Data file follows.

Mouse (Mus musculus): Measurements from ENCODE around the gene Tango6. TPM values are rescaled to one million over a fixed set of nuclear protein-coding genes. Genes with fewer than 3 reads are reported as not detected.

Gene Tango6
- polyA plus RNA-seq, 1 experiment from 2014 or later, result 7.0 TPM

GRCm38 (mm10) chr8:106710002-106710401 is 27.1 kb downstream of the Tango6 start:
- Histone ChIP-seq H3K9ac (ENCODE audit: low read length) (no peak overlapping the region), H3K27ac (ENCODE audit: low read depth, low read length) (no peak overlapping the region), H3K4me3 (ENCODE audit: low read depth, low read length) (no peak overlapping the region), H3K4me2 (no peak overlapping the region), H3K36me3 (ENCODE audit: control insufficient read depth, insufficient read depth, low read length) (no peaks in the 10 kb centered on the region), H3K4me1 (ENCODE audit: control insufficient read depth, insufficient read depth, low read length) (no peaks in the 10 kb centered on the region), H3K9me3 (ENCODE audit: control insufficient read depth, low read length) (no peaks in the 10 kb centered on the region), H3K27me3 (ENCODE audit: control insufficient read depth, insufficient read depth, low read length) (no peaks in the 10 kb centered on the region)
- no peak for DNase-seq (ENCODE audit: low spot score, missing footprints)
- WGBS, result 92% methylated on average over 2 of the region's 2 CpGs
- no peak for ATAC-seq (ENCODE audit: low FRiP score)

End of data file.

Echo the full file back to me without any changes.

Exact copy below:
Mouse (Mus musculus): Measurements from ENCODE around the gene Tango6. TPM values are rescaled to one million over a fixed set of nuclear protein-coding genes. Genes with fewer than 3 reads are reported as not detected.

Gene Tango6
- polyA plus RNA-seq, 1 experiment from 2014 or later, result 7.0 TPM

GRCm38 (mm10) chr8:106710002-106710401 is 27.1 kb downstream of the Tango6 start:
- Histone ChIP-seq H3K9ac (ENCODE audit: low read length) (no peak overlapping the region), H3K27ac (ENCODE audit: low read depth, low read length) (no peak overlapping the region), H3K4me3 (ENCODE audit: low read depth, low read length) (no peak overlapping the region), H3K4me2 (no peak overlapping the region), H3K36me3 (ENCODE audit: control insufficient read depth, insufficient read depth, low read length) (no peaks in the 10 kb centered on the region), H3K4me1 (ENCODE audit: control insufficient read depth, insufficient read depth, low read length) (no peaks in the 10 kb centered on the region), H3K9me3 (ENCODE audit: control insufficient read depth, low read length) (no peaks in the 10 kb centered on the region), H3K27me3 (ENCODE audit: control insufficient read depth, insufficient read depth, low read length) (no peaks in the 10 kb centered on the region)
- no peak for DNase-seq (ENCODE audit: low spot score, missing footprints)
- WGBS, result 92% methylated on average over 2 of the region's 2 CpGs
- no peak for ATAC-seq (ENCODE audit: low FRiP score)